Maggie Slater writes in Maine, where she lives with her husband and two old, cranky cats. She has seen her work published in a variety of venues, such as Dark Futures: Tales of SF Dystopia, The Zombie Feed Anthology Vol. 1, and most recently in Leading Edge Magazine. She currently moonlights as an assistant editor for Apex Publications. For more information about her and her current writing projects, visit her blog at maggiedot.wordpress.com.
And if you’re interested in the rest of the Three Questions interviews…
This weekend is the yearly Rock and Shock event out in Worcester, MA. For the past two years I’ve helped out at the New England Horror Writers booth, but this year I thought it was time to push Shock Totem a bit more, so I’ll be sharing a booth with Tom and Billie from Sideshow Press. (Look for our swank new banners.) I’ll still be helping out at the NEHW booth, but most of my time will be spent at the Shock Totem/Sideshow booth.
So stop by and say hello. Tom and Billie will be selling their fantastic wares, including the new Kurt Newton release, The Brainpan Concerto. And Kurt will be there as well. I’ll be selling all four issues of Shock Totem, as well as copies of The Zombie Feed, Vol. 1 and 52 Stitches, Vol. 2, both of which feature one of my stories.
It should be a great time. Aside from the many movie celebs that will in attendance, Lee Thompson and those cool cats over at The Bag & the Crow will be there. Looking forward to meeting them. Plenty more authors will be appearing at the NEHW booth during the weekend, too.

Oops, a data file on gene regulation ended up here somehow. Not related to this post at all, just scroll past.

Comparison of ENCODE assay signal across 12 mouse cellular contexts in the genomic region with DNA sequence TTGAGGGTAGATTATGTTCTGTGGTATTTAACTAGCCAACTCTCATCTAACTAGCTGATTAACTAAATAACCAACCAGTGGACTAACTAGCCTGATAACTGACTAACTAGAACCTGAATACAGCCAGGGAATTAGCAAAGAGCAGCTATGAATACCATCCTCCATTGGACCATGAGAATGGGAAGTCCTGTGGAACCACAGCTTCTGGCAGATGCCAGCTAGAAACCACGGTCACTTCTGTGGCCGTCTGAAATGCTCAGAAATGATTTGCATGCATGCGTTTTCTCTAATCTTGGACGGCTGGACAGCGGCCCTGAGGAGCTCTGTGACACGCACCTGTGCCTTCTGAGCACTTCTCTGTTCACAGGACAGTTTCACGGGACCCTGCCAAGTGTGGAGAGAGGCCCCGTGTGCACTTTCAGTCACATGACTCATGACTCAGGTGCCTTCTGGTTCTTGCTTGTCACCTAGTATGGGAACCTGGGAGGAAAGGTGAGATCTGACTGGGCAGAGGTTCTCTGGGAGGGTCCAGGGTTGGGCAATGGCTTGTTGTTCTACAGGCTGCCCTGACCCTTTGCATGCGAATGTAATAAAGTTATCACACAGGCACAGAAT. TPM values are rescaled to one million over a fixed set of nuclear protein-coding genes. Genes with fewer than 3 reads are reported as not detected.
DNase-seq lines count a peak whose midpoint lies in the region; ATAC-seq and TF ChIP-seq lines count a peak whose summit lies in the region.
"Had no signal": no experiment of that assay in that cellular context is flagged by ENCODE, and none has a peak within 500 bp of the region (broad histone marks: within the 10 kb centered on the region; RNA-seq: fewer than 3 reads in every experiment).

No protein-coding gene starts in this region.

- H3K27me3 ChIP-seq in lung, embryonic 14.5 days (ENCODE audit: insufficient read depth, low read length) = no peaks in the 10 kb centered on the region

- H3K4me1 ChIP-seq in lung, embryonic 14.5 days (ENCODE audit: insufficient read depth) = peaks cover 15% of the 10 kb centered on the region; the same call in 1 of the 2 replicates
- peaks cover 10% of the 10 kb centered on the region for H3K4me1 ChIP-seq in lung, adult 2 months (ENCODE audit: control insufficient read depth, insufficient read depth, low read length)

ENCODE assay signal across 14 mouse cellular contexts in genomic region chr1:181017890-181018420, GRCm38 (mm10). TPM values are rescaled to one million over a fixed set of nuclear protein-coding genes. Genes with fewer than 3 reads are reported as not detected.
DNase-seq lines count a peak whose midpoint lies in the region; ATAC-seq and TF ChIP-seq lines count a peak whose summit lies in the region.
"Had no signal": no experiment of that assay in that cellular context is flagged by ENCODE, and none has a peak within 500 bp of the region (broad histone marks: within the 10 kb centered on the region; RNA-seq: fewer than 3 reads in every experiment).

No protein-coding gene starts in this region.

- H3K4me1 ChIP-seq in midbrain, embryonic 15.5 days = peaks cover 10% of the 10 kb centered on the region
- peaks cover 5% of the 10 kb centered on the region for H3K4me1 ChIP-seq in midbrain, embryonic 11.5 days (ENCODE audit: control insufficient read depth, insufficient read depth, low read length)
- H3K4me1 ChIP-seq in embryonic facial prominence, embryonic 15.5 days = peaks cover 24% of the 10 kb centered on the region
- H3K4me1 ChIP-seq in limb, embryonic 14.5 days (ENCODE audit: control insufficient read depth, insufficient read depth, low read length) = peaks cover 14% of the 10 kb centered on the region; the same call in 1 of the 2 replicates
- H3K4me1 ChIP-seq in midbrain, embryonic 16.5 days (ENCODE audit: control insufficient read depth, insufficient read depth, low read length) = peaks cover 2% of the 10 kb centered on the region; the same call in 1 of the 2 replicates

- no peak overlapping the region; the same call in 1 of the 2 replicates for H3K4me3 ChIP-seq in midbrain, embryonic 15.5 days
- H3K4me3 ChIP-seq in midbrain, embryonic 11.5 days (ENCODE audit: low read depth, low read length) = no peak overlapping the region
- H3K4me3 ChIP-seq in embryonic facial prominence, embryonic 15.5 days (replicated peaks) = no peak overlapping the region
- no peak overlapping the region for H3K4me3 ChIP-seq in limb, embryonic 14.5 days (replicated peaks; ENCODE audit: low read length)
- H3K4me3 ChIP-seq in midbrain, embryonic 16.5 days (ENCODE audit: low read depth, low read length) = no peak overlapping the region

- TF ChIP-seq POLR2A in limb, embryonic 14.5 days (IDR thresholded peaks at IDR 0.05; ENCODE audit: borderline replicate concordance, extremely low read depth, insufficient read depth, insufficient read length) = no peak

I may even be on a panel—my first ever (I’d better wash my foot in preparation for my mouth)—so that should be fun.
And the Devin Townsend Project will be playing Friday night! Devin is brilliant.
I love me a good zombie tale. Dawn of the Dead is my favorite movie of all time, Romero is a god to me, and my first book is about those meandering, rotting corpses. So when I was sent The Zombie Feed, the new compilation put out by Apex Publications and edited by Jason Sizemore, for review, I was more than pumped to dive right in.
Inside this volume are 17 tales of zombies in all of their various forms. At first I expected a grouping of run-of-the-mill apocalyptic, undead stories. I was pleasantly surprised when I discovered how different the collection is, with how many various directions the authors took what very often are clichéd tropes and plot devices.
In order to adequately break down this fantastic collection, let’s look at The Zombie Feed story by story.
Not Dead by BJ Burrow: A woman wakes up on her deathbed, questioning if she’s still alive. A touching story of the nature of faith and what really defines humanity.
Tomorrow’s Precious Lambs by Monica Valentinelli: An original, if somewhat clunky, take on the origins of the outbreak and the privileged nature of the wealthy. It could’ve been spectacular given the original premise the author came up with, but it falls flat. A little too “Ah, gotcha!” for my taste.
Cold Comfort by Nathaniel Tapley: What is this? A zombie tale without a true zombie? A fantastic story dealing with the undead that only exist in the narrator’s head, as a Russian mortician whose wife is cheating on him communes with his recently-departed patients. Ironically enough, in this particular tale it isn’t the dead who should be considered zombies.
The Final December Day by Lee Thompson: This one follows more along the lines of a traditional zombie tale. A lone cop, searching for his long-lost partner on his last day on Earth, runs across a young photographer. An interesting take on the apocalypse where the zombies are simply drug-addicted, insane humans, and aliens roam the earth. I enjoyed the message, but it fell a little short. This is one short story that begged to be longer.